Let me recommend the best medicine in the world: a long journey, at a mild season, through a pleasant country, in easy stages.
(James Madison (1751-1836), U.S. president. Madison to Horatio Gates, February 28, 1794. W.T. Hutchinson et al., The Papers of James Madison, vol. 15, p. 164, Chicago and Charlottesville, Virginia (1962-1991).)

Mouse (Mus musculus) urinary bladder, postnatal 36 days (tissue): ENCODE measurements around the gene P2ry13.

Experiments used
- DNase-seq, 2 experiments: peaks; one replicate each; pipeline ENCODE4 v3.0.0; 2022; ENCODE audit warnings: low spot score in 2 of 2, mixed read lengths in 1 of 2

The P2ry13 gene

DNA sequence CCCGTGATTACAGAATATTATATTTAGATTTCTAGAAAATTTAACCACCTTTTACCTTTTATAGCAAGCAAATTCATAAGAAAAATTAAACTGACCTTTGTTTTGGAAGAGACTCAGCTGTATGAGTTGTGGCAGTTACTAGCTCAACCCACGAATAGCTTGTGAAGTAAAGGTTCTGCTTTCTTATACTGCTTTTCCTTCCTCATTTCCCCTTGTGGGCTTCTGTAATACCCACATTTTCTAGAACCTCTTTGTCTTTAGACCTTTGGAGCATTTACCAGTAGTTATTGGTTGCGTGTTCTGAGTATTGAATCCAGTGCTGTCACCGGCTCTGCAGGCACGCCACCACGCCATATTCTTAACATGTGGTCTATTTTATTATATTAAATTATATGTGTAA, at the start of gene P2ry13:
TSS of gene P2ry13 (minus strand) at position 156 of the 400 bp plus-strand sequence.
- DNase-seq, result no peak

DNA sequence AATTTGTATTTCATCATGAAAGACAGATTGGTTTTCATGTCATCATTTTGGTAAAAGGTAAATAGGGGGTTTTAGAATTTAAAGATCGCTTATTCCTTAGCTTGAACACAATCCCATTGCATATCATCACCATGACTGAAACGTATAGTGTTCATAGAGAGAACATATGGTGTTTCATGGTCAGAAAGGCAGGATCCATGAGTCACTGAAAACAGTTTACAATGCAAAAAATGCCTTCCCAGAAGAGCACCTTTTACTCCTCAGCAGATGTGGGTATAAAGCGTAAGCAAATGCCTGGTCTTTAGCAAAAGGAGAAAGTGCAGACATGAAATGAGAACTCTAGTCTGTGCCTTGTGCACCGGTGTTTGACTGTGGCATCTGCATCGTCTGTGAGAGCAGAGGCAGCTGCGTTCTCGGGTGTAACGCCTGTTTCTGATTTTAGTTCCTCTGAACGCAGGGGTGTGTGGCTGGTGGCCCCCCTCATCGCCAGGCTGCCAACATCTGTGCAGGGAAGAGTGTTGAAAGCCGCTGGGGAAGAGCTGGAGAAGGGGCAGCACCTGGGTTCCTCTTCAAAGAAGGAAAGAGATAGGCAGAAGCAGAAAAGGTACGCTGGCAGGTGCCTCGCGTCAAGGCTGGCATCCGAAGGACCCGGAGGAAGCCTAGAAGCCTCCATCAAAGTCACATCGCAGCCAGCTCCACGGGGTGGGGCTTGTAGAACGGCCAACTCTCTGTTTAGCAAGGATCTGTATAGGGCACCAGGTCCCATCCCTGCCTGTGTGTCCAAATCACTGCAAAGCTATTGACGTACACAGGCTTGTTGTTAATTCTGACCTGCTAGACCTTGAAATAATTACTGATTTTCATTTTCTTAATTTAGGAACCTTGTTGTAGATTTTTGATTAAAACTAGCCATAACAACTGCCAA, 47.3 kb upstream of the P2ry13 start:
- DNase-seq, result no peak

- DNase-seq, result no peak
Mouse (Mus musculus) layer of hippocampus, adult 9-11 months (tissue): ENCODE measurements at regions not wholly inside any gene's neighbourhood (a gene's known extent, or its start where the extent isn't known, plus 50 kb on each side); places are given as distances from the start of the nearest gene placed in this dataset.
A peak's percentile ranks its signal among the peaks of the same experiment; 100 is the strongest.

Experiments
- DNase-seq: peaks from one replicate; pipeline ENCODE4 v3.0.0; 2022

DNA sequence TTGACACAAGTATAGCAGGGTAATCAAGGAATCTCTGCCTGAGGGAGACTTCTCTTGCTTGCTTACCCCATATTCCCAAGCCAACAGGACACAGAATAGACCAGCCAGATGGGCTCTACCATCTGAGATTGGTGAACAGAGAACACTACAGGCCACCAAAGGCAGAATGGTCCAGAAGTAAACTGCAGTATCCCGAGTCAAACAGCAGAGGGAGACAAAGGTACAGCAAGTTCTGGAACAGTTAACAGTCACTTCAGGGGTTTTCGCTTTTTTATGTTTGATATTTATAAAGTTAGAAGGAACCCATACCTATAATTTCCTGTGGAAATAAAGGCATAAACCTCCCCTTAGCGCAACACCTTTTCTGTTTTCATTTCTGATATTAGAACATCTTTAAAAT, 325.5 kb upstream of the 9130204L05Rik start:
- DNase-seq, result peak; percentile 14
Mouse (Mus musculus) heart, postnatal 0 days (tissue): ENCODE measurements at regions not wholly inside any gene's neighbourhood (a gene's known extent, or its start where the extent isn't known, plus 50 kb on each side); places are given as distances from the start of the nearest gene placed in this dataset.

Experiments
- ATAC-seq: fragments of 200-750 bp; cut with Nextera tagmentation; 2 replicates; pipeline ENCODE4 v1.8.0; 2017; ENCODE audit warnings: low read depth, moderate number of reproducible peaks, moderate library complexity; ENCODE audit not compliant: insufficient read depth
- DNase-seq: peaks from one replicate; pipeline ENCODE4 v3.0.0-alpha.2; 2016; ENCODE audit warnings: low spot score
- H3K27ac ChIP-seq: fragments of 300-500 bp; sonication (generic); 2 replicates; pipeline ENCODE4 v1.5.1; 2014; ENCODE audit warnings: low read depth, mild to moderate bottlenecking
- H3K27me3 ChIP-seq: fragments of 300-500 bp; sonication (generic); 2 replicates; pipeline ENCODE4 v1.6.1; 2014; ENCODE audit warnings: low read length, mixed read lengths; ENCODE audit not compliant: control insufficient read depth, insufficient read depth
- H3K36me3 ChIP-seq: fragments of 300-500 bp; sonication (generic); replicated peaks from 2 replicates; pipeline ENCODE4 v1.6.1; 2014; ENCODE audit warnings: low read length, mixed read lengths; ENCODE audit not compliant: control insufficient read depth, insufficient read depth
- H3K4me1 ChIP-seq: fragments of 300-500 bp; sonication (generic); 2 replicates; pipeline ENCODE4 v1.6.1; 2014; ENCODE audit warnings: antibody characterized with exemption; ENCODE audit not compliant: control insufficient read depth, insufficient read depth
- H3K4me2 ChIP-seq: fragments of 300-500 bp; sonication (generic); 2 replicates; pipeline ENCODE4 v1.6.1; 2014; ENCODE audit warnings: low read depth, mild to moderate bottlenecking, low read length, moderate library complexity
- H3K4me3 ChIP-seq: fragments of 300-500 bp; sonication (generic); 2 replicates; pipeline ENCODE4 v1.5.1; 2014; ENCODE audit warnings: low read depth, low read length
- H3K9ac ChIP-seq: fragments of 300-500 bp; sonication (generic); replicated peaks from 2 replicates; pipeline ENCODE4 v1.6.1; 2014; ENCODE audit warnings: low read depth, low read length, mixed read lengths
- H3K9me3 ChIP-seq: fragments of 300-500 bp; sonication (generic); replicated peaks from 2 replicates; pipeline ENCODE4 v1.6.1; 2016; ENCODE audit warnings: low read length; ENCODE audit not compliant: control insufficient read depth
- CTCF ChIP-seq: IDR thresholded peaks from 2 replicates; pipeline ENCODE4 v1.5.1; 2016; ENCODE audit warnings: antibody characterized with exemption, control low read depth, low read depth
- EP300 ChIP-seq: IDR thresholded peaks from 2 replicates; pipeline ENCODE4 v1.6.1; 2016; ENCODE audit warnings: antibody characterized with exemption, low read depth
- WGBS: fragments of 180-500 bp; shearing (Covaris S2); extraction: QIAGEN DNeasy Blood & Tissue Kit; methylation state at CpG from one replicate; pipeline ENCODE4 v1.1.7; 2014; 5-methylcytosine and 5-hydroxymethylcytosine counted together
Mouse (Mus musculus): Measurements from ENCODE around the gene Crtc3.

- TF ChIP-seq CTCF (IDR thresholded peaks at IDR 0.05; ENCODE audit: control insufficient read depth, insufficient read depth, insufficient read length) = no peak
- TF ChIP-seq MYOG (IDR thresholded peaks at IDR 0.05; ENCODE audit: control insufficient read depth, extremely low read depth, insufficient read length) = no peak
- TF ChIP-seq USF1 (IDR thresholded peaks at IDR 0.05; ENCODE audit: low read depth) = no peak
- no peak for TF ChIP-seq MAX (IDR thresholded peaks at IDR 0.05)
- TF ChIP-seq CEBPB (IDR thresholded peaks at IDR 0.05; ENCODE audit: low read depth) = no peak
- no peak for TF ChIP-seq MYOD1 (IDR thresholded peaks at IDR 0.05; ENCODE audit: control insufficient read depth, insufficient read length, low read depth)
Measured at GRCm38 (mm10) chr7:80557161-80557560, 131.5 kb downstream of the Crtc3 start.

The course of every intellectual, if he pursues his journey long and unflinchingly enough, ends in the obvious, from which the nonintellectuals have never stirred.
(Aldous Huxley (1894-1963), British novelist. Philip Quarles, in Point Counter Point, ch. 6 (1928).
This passage comes from the notebook of Philip Quarles, the principal character in the narrative. As a writer committed to the novel of ideas, Quarles is in large part Huxley's self- portrait. Here Quarles expresses one of Huxley's principal themes: the limitations of intellectual life.)